National online education trend not reflected at university

A recent study suggests the future of the classroom may rest within the confines of the computer screen.

Online education is growing substantially across the country, according to a study by the Sloan Consortium, an online education research organization. Almost 20 percent of all higher education students were taking at least one online class in the fall of 2006, according to the Sloan Consortium.

The preference for online learning has yet to spread to TCU’s campus. The university does not plan to expand its online presence anytime in the near future, said Nowell Donovan, provost and vice chancellor for academic affairs said.

“The experience that we give is different,” Donovan said. “The essence of the TCU education is actually being able to interact directly with the professors,”

The university offers one online degree – a Master of Science in Nursing -through the Harris College of Nursing and Health Sciences. Students in the program only come to campus twice, once to enroll and once to graduate, and they come from all over the country, Donovan said.

According to the catalog, TCU offers 12 online classes for undergraduates during the fall and summer sessions.

Many professors utilize the Web as a way to enhance classes by using eCollege, a site which enables teachers to post grades, lectures and other learning materials for students to view.

Professors can decide if they want to take a step further and teach an online class, political science professor James Riddlesperger said.

Riddlesperger teaches an online class during the summer and is currently the only professor in his department to venture into the online teaching world.

“I think you get about 80 percent out of an online course compared to what you get in class,” Riddlesperger said.

There are clear advantages to online classes such as convenience and being able to do assignments in pajamas, but students do not have the same commitment to the professor or the class, Riddlesperger said. He said the learning environment in a classroom can’t be replicated online.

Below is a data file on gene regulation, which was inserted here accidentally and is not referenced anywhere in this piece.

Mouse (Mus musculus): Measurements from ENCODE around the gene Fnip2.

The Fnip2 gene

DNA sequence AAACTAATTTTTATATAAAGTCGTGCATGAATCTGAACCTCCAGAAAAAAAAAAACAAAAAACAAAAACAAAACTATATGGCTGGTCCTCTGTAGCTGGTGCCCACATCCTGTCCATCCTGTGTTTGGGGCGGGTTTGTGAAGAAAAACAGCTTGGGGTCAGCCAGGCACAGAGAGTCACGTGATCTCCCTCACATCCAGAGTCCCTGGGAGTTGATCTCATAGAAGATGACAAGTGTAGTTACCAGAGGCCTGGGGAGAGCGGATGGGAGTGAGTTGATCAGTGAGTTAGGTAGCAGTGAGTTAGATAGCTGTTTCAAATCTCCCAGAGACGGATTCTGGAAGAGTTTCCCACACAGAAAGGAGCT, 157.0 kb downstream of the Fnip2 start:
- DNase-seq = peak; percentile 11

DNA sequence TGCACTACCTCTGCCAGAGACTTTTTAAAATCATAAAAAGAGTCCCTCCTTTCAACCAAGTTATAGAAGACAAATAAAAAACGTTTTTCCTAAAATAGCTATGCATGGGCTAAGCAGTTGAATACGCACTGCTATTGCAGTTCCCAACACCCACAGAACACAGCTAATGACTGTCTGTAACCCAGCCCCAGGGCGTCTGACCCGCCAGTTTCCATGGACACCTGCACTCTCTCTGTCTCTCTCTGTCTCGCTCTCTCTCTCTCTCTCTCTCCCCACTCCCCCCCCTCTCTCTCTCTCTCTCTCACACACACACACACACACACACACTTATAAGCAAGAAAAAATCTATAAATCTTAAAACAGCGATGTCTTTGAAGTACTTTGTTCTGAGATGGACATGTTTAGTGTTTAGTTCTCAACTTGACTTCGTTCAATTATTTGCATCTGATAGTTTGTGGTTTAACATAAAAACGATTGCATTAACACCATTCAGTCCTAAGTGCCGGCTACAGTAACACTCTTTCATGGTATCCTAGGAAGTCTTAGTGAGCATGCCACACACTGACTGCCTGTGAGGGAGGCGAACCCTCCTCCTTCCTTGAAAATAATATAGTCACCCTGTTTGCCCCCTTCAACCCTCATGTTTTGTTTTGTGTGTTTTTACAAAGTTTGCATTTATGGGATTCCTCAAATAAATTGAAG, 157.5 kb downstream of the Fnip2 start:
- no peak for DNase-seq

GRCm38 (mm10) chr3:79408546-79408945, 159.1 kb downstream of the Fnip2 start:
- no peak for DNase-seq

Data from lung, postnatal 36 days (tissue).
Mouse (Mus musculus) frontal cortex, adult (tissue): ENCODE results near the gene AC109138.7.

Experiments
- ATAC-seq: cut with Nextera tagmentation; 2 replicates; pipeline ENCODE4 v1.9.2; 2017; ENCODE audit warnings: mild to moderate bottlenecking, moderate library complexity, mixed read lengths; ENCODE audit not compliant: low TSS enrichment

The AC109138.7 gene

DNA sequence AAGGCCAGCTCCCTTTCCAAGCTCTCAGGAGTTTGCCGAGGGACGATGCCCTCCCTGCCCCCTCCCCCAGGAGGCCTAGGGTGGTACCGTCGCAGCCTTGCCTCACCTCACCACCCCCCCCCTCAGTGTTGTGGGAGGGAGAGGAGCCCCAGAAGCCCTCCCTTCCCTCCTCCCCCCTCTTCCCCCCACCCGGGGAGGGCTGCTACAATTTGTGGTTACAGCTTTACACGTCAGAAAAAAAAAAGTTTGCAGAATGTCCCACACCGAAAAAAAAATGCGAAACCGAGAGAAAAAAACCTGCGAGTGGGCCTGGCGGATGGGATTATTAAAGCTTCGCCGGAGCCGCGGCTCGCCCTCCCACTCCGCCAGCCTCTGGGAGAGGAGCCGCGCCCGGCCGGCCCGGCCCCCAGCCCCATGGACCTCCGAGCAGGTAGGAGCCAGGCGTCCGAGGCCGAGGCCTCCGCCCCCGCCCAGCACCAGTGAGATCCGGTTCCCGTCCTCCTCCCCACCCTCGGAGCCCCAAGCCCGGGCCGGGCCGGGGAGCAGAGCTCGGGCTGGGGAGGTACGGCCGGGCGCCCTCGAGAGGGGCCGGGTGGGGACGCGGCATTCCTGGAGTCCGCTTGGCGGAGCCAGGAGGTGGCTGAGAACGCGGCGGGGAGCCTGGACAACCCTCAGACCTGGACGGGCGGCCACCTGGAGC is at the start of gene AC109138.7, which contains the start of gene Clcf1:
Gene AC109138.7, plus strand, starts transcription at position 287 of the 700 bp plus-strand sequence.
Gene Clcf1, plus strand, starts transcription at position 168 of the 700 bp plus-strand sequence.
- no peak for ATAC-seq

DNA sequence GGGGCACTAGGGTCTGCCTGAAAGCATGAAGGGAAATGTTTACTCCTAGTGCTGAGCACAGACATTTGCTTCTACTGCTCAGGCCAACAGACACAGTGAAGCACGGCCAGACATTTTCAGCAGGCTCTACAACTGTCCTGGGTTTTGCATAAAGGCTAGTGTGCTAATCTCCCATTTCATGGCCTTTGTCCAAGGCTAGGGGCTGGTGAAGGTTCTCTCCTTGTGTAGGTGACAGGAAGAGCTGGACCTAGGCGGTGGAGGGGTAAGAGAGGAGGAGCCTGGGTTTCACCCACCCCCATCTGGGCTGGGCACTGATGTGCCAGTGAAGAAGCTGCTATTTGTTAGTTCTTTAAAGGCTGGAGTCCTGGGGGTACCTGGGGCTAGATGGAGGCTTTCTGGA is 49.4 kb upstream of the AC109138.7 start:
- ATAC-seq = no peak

“Technology is not the substitute for the shared journey of the class,” Riddlesperger said. “An online course won’t have the same impact of traditional class.”

The university offers a class to teach students how to use technology in the classroom and for personal use.

“Using technology gives you the opportunity to reach more people,” said Cathleen Whillock, who teaches Technology Applications in Education.

Whillock teaches her students how to create and post YouTube videos, set up blog sites and use PowerPoint with a visual component.

“These types of things are not things that the professors teaching today have had formal training on,” Whillock said. “There are a lot of teachers who are not ready for this.”

Webcasts would allow students to view videos of professors lectures online.

Donovan said he could see webcasts becoming a part of the education process.

Junior economics major Matt Brown said a majority of his professors have used the Internet for document-sharing but haven’t taken advantage of other features the system has to offer.

Brown said he would take online courses if TCU offered more.

Junior political science major Alexandria Smith said she would rather go to class than doing class work on the computer.